Western Traveler

Oscar Blevins Homestead, Tennessee

If you’re looking for an easy, enjoyable and rewarding hike in the Volunteer State, have I found the perfect place.

Located near the Bandy Creek Visitor Center in the Big South Fork River & Recreation Area, this 3.6 mile loop hike is a dandy. It combines: excellent trail conditions, fantastic diversity in plant and animal life and history. It doesn’t get any better than this for a family outing.

Make sure to stop by the visitor center and pick up a free trail map and guide produced by an old friend of mine, Park Ranger, Sue Duncan. It will tell you what each of the numbered posts along the way are all about. I found this brochure invaluable on my hike. If you want more detailed information on the area overall, you can purchase an excellent book titled, “Hiking the Big South Fork” which I found to be the perfect resource for planning my visit.

The hike begins near the Bandy Creek Campground. You have the choice of bearing to the right or left on the loop. I chose right, which in retrospect was the better way to go, saving the most impressive features of the hike for last.

Your walk will take you through a massive Virginia pine thicket, the smell of pine needles permeates the air everywhere on this trail. As you hike through, you’ll notice thousands of downed trees. This is due to damage from a 30-inch snowfall, as well as the impact of the Southern Pine Beetle. Take heart though, you’ll also see thousands of young pine trees rebuilding the forest. Along the way you’ll see: Mountain Laurel, Rhododendron, Witch Hazel and of course countless tree species.

BE WARNED: there is also an abundance of poison ivy along the way, avoid touching any “hairy” vines, and anything with sets of three leaves. The hairs, properly called rootlets can inflict a serious allergic reaction in many people. If burned in a campfire, it can lead to respiratory problems as well. During the spring and summer, you’ll find small, yellowish flowers along the vines. Though humans are generally allergic to poison ivy, many species of animals utilize it for a food source. Grouse, white-tailed deer squirrels and many song birds make this an important part of their diet.

The highlight of this stroll is the Blevins homestead. You suddenly pop into a cleared area where you’re immediately thrust back in time. The couple, Oscar and Ermon moved onto the farm in 1940, though the first home looks more like something out of the late 1700’s. The original log structure is still on the site, as is the “new” house built in 1950. The couple lived on their farm (along with their son, Lawrence) until 1980 when it was purchased for inclusion in Big South Fork.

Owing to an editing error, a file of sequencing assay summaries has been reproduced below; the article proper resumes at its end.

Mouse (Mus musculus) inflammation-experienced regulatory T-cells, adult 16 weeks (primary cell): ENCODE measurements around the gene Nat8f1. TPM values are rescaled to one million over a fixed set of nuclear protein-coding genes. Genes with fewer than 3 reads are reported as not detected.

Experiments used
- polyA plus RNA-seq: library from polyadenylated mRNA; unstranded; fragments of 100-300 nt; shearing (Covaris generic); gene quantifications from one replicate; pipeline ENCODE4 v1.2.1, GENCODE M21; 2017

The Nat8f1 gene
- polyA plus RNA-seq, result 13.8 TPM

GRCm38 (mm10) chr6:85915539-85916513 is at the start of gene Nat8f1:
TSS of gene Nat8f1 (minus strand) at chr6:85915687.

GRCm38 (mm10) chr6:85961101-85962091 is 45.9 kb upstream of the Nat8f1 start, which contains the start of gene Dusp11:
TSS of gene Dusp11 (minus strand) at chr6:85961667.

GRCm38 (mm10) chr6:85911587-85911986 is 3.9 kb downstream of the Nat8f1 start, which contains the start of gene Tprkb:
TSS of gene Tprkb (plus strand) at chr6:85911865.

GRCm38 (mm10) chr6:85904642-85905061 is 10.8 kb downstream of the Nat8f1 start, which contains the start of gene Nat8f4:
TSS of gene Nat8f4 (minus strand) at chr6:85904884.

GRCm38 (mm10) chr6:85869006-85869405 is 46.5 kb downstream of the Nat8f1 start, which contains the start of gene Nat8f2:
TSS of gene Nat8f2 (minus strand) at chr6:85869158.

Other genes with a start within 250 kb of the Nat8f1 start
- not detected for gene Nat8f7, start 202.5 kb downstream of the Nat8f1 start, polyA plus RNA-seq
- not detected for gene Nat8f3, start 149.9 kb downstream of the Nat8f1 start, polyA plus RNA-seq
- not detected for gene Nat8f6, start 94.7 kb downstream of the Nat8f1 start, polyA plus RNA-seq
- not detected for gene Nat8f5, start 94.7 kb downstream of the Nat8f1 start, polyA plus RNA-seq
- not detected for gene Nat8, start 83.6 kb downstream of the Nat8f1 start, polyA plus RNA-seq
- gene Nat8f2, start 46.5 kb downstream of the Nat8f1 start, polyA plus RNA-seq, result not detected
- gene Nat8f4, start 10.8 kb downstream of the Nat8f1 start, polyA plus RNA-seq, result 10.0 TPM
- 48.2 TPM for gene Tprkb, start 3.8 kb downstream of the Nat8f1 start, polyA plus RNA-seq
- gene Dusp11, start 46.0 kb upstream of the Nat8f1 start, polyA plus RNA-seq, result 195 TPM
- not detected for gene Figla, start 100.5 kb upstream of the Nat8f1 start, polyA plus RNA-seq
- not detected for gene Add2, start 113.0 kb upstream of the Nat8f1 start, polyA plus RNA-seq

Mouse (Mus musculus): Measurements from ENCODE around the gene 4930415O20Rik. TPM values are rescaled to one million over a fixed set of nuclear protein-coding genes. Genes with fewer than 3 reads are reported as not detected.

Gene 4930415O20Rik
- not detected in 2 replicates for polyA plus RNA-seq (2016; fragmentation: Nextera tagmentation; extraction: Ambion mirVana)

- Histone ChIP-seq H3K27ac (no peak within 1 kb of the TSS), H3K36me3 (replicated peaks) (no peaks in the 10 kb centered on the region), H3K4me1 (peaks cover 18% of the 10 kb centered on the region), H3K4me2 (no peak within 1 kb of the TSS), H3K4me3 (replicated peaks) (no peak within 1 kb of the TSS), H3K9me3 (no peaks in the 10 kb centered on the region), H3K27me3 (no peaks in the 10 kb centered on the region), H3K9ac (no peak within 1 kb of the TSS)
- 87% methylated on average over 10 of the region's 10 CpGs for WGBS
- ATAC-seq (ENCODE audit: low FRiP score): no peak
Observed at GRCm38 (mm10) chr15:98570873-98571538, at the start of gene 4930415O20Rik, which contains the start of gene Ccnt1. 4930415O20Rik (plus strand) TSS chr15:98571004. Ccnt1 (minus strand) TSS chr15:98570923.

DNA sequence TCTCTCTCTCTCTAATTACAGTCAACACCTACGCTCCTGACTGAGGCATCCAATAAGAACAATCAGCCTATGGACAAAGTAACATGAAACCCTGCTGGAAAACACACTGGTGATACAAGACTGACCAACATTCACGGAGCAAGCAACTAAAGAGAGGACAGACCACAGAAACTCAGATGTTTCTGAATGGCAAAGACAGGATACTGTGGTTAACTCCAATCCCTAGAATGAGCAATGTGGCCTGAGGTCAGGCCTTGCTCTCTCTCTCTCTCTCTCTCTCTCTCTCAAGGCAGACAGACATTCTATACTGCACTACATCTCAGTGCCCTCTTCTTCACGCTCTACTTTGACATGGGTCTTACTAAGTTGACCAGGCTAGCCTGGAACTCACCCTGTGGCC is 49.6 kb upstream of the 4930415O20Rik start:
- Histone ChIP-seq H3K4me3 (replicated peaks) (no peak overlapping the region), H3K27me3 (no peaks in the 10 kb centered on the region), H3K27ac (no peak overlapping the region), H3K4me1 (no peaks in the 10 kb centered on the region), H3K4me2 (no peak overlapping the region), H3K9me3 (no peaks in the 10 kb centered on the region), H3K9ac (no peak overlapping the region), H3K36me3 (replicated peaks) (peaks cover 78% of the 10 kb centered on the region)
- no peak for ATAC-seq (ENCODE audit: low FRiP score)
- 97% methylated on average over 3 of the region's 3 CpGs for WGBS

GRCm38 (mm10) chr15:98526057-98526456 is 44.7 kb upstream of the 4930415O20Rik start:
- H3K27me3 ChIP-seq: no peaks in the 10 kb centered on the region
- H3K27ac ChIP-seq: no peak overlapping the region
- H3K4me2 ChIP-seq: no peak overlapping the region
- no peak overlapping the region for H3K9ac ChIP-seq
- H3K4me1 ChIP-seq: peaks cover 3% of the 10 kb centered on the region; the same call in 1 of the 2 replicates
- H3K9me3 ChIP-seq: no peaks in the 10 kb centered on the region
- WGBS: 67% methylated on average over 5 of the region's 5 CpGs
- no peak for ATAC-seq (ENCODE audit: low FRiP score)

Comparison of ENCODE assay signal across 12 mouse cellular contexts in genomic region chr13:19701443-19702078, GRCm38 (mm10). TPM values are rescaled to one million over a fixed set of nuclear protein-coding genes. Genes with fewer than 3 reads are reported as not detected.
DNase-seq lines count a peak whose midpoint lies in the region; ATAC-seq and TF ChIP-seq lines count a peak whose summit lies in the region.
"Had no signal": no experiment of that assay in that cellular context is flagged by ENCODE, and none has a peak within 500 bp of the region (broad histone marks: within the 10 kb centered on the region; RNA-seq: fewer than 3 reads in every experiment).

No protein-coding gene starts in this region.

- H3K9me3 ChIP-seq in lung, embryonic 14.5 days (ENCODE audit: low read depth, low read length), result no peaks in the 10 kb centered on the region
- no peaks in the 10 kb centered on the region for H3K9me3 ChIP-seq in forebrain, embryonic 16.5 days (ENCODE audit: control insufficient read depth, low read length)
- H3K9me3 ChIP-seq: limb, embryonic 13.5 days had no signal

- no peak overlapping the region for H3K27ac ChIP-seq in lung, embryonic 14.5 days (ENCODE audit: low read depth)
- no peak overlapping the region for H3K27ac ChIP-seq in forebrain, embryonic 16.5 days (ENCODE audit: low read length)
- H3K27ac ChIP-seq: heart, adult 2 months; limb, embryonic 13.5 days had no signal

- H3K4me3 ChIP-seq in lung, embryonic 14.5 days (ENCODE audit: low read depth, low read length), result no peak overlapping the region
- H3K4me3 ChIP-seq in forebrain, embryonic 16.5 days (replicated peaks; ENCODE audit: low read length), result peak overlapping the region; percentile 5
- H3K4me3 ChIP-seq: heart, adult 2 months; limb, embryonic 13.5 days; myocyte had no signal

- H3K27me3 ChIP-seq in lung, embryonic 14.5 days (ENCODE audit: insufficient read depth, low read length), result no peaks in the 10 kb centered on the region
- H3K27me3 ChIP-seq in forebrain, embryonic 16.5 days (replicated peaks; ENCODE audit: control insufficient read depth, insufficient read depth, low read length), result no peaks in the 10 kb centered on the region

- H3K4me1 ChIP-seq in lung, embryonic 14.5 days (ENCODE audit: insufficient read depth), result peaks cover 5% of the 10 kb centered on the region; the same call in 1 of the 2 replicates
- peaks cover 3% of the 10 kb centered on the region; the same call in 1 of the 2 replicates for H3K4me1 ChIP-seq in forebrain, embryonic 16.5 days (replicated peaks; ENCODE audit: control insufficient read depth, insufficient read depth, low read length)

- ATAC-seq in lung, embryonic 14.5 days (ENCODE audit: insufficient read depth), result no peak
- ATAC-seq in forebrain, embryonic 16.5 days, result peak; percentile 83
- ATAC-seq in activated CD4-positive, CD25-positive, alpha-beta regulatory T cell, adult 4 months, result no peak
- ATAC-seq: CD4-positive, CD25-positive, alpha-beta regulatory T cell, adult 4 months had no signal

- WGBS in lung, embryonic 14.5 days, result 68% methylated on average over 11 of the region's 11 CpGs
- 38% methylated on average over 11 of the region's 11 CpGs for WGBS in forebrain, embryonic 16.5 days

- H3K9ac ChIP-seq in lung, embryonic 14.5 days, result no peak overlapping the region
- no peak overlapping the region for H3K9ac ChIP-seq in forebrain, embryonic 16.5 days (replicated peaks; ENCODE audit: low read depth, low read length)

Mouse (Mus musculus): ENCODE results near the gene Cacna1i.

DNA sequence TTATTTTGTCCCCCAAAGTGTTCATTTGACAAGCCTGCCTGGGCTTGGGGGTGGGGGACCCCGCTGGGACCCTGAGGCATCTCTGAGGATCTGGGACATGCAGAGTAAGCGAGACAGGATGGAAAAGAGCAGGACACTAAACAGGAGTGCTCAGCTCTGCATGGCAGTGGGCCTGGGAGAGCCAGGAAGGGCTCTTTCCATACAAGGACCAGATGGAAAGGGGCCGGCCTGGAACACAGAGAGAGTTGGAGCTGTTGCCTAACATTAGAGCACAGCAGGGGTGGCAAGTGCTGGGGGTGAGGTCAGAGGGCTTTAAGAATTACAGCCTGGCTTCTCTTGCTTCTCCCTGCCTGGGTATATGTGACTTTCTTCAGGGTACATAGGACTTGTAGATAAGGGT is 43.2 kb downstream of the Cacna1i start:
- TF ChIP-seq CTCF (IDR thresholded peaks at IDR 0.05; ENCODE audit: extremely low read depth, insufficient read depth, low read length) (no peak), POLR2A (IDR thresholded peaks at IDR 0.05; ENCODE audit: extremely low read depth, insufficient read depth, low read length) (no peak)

I spent over an hour here, taking time to stroll around the farm, admiring the split-rail fences and taking in the peace and quiet. I finally tore myself away and headed back along the loop trail.

As I neared the end, I found myself immersed in a dense hardwood forest. Out of nowhere, there were streams to cross (on foot bridges), rock shelters and shelves as well as places where early Americans had lived.

According to archaeologists, there were two principle periods of occupation: from 8,000 to 6,000 B.C. and again from 2,000 to 1,000 B.C. The latter culture had evolved to the pottery stage of development, making their day to day lives easier.

After emerging from the forest at the end of the hike, you leave with the distinct impression that life in earlier times certainly had its charm. Since this experience, I have dedicated several hours of quality “daydreaming time” to pondering the simple lifestyle of these early farmers. I have wondered often what it must have felt like, sitting on the porch at the end of the day, what sounds would be heard in the shadows beyond the lamp or candlelight from the house, and more importantly, what sounds were absent.

Last modified on: June 15th 2013.
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